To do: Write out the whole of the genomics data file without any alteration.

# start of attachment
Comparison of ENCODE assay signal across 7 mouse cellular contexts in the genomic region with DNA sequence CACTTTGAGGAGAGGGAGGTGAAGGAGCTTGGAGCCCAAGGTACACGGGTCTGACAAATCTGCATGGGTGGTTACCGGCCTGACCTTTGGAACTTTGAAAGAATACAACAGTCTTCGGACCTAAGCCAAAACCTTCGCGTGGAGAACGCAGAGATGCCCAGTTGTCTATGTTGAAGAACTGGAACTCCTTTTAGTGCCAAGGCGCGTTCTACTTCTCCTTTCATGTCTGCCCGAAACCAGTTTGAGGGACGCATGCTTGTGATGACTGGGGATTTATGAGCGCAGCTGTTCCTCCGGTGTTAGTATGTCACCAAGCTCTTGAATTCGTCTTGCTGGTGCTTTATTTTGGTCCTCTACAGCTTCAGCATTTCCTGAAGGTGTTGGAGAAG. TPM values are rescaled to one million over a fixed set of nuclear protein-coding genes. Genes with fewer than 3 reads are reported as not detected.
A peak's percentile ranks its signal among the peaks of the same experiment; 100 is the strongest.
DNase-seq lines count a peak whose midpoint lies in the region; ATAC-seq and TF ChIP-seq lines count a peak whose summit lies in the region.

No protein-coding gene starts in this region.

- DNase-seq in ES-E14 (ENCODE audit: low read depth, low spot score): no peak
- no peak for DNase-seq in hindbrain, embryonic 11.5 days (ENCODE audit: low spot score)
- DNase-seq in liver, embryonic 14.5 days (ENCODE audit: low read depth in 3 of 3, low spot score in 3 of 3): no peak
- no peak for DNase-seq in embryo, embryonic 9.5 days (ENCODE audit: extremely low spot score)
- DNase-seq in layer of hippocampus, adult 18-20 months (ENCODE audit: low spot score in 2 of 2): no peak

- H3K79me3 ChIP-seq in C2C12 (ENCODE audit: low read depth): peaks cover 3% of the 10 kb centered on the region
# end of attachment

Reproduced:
Comparison of ENCODE assay signal across 7 mouse cellular contexts in the genomic region with DNA sequence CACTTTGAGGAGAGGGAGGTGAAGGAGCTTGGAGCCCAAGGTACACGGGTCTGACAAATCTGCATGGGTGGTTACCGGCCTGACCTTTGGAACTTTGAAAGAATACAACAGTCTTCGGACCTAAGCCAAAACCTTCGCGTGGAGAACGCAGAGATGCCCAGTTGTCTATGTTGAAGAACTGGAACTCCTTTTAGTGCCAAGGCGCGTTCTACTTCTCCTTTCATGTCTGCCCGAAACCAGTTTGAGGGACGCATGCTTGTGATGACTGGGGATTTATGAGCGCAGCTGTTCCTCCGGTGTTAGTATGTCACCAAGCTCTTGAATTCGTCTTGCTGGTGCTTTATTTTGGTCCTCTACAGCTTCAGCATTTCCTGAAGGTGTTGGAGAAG. TPM values are rescaled to one million over a fixed set of nuclear protein-coding genes. Genes with fewer than 3 reads are reported as not detected.
A peak's percentile ranks its signal among the peaks of the same experiment; 100 is the strongest.
DNase-seq lines count a peak whose midpoint lies in the region; ATAC-seq and TF ChIP-seq lines count a peak whose summit lies in the region.

No protein-coding gene starts in this region.

- DNase-seq in ES-E14 (ENCODE audit: low read depth, low spot score): no peak
- no peak for DNase-seq in hindbrain, embryonic 11.5 days (ENCODE audit: low spot score)
- DNase-seq in liver, embryonic 14.5 days (ENCODE audit: low read depth in 3 of 3, low spot score in 3 of 3): no peak
- no peak for DNase-seq in embryo, embryonic 9.5 days (ENCODE audit: extremely low spot score)
- DNase-seq in layer of hippocampus, adult 18-20 months (ENCODE audit: low spot score in 2 of 2): no peak

- H3K79me3 ChIP-seq in C2C12 (ENCODE audit: low read depth): peaks cover 3% of the 10 kb centered on the region